Over 36 percent of companies have not started to ensure their existing system of internal controls under the Sarbanes Oxley Act are effective when measured against the updated guidance released by COSO last year, according to results of a study released on Wednesday.
The study, Keeping Pace with SOX Compliance: COSO, Costs and the PCAOB, published by Protiviti, highlights the firm’s 2014 Sarbanes-Oxley Compliance Survey, conducted with over 600 professionals.
Similarly, 42 percent of the attendees on an FEI-Protiviti webcast on Wednesday responding to a polling question said they had not yet read the “Executive Summary” of Committee of Sponsoring Organizations of the Treadway Commission’s (COSO) updated internal control framework. Another 12 percent of the webcast attendees responded they did not where to find/how to access the document. (NOTE: The Executive Summary of the updated COSO framework is available for download from COSO’s website, http://www.coso.org/guidance.htm at no charge.)
These numbers indicate that, although over 60 percent of Protiviti’s survey respondents intended to transition to COSO’s updated framework this year, take-up is slow. This is particularly true for the ‘mapping’ process to demonstrate that the company’s current state of controls and documentation support a conclusion that the company’s internal control is effective based on an evaluation of the 17 principles that are newly articulated in the 2013 COSO framework.
Importantly, COSO did not require a particular documentation process, but rather emphasized the 17 principles and 5 components of internal control. As a practical matter, companies engaged in transition are ‘mapping’ from the current state, to the COSO 2013 framework, and identifying any gaps where either controls could be improved, or documentation of controls needs to be updated to reflect that the current system of internal control satisfies the 17 principles of internal control, in addition to the 5 core components.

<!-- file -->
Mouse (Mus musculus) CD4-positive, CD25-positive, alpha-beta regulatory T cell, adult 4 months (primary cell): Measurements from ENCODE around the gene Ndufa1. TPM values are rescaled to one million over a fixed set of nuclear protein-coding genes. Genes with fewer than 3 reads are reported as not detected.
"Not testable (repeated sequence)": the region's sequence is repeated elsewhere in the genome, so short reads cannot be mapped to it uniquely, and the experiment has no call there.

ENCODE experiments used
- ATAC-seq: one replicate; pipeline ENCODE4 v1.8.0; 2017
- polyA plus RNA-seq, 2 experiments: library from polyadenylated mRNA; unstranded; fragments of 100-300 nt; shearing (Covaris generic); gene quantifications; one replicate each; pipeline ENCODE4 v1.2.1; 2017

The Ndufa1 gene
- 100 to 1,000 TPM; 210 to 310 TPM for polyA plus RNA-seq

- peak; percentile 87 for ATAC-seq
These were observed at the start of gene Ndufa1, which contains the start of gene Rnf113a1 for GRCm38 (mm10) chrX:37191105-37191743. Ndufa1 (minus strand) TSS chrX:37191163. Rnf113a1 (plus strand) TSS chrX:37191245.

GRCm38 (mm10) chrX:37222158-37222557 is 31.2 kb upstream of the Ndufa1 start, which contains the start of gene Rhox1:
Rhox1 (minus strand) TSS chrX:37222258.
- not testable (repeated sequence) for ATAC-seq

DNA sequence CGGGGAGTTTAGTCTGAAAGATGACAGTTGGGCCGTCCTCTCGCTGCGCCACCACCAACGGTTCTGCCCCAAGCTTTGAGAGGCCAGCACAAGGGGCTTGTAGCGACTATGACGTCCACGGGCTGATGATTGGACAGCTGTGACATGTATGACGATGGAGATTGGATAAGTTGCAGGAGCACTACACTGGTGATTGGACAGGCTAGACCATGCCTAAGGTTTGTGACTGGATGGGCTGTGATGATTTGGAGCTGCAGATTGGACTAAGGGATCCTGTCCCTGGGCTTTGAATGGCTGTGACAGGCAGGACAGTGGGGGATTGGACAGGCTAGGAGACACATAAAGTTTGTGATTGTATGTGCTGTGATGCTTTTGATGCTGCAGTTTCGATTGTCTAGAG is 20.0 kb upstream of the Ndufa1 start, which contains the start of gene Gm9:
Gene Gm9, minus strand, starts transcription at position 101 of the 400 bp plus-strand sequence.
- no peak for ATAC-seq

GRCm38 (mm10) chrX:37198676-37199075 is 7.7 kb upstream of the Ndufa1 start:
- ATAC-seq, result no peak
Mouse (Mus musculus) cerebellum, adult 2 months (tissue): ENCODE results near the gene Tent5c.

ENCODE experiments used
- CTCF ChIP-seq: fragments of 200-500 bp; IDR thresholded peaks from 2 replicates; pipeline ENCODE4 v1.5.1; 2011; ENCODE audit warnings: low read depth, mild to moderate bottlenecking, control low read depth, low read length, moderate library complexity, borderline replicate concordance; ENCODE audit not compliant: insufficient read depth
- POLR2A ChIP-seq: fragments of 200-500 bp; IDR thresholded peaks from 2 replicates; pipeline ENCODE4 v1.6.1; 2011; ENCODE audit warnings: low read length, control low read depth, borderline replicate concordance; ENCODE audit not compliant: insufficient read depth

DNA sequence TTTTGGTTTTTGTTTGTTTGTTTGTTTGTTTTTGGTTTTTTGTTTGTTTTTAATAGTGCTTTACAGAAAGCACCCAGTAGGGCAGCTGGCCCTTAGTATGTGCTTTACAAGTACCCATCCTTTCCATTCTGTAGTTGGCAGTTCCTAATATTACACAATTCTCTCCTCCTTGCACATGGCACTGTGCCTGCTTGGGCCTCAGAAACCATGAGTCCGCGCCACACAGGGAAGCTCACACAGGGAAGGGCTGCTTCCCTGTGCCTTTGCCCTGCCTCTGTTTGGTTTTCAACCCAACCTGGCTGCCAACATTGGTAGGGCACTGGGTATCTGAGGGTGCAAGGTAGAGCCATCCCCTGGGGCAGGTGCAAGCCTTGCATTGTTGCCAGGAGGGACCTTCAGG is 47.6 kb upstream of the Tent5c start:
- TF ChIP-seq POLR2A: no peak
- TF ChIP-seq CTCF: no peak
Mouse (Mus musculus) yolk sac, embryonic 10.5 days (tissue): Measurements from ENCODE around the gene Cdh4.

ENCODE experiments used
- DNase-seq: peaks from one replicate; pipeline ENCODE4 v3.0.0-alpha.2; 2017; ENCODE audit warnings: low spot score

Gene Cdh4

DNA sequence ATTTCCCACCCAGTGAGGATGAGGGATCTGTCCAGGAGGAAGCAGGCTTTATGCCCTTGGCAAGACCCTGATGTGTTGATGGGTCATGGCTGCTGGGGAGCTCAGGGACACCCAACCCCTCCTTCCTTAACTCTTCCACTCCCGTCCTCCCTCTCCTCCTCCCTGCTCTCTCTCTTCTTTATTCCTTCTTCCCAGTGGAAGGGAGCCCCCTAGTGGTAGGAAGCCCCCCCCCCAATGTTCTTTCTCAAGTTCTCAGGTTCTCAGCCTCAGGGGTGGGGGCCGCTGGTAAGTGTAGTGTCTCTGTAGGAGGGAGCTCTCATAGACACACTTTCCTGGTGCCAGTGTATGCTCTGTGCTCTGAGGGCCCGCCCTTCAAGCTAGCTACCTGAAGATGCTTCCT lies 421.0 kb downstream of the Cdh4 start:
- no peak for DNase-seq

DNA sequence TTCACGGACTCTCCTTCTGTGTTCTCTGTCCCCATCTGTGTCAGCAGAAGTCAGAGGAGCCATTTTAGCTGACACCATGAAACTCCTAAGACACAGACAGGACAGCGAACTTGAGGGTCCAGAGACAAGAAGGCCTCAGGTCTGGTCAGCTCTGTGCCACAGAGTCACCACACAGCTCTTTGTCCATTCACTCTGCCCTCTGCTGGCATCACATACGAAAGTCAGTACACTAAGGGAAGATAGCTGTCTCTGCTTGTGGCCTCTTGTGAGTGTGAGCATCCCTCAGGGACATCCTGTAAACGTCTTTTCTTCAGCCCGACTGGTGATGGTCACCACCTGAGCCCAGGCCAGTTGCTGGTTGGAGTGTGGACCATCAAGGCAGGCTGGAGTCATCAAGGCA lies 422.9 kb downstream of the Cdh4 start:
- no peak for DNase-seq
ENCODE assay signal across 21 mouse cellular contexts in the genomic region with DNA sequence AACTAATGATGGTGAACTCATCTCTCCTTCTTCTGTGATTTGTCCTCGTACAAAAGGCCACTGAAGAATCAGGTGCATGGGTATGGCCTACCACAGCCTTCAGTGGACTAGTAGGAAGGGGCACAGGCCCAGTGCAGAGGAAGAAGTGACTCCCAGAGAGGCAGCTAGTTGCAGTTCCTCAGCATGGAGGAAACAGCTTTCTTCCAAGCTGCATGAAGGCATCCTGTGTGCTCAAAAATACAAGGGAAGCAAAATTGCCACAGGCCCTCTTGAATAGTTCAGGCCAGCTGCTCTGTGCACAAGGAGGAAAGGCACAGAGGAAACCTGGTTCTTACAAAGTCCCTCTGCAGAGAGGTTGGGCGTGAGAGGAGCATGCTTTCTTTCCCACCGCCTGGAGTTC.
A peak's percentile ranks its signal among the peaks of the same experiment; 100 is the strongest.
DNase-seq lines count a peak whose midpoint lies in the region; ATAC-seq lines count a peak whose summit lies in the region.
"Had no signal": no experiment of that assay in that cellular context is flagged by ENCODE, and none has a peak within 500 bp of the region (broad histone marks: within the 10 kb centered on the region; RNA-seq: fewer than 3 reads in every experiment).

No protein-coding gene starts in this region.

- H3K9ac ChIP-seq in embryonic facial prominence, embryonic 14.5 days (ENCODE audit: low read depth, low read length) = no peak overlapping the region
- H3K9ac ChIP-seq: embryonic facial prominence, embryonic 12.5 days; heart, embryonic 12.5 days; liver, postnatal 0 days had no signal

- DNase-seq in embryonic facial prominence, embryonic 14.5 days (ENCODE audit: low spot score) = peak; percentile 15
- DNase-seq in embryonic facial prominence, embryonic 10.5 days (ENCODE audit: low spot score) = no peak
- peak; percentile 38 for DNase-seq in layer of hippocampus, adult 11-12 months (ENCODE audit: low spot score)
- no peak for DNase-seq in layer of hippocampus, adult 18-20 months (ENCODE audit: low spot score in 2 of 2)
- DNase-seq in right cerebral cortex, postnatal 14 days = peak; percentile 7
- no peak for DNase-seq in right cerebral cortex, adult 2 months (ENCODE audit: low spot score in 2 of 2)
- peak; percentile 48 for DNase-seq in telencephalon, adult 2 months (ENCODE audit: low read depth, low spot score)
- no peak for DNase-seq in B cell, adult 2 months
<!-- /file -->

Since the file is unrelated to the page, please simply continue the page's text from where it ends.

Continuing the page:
As announced by COSO last year, the 2013 (updated) version of COSO’s internal control framework will be considered by COSO to supersede COSO’s 1992 (original) version of the organization’s landmark internal control framework – followed as the ‘de facto’ internal control standard in the U.S. and referenced in many countries around the world – as of Dec. 15, 2014.
In remarks at USC’s SEC and Financial Reporting Conference last year, SEC Chief Accountant Paul Beswick noted, “SEC staff plans to monitor the transition for issuers using the 1992 framework to evaluate whether and if any staff or Commission actions become necessary or appropriate at some point in the future.”
Additionally, as noted in the minutes of a September 25, 2013 meeting of SEC staff with the Center for Audit Quality’s SEC Regulations Committee, “The [SEC]staff indicated that the longer issuers continue to use the 1992 framework, the more likely they are to receive questions from the staff about whether the issuer’s use of the 1992 framework satisfies the SEC’s requirement to use a suitable, recognized framework (particularly after December 15, 2014 when COSO will consider the 1992 framework to have been superseded by the 2013 framework).”
COSO Costs and Audit Fees
Auditors as well as management are in their first year of implementing the updated COSO framework.
Keith Kawashima, managing director in Protiviti’s Silicon Valley office, said that he has heard of companies spending time mapping their existing control framework to the COSO 2013 framework, in the neighborhood of “100, 250, 300 hours.”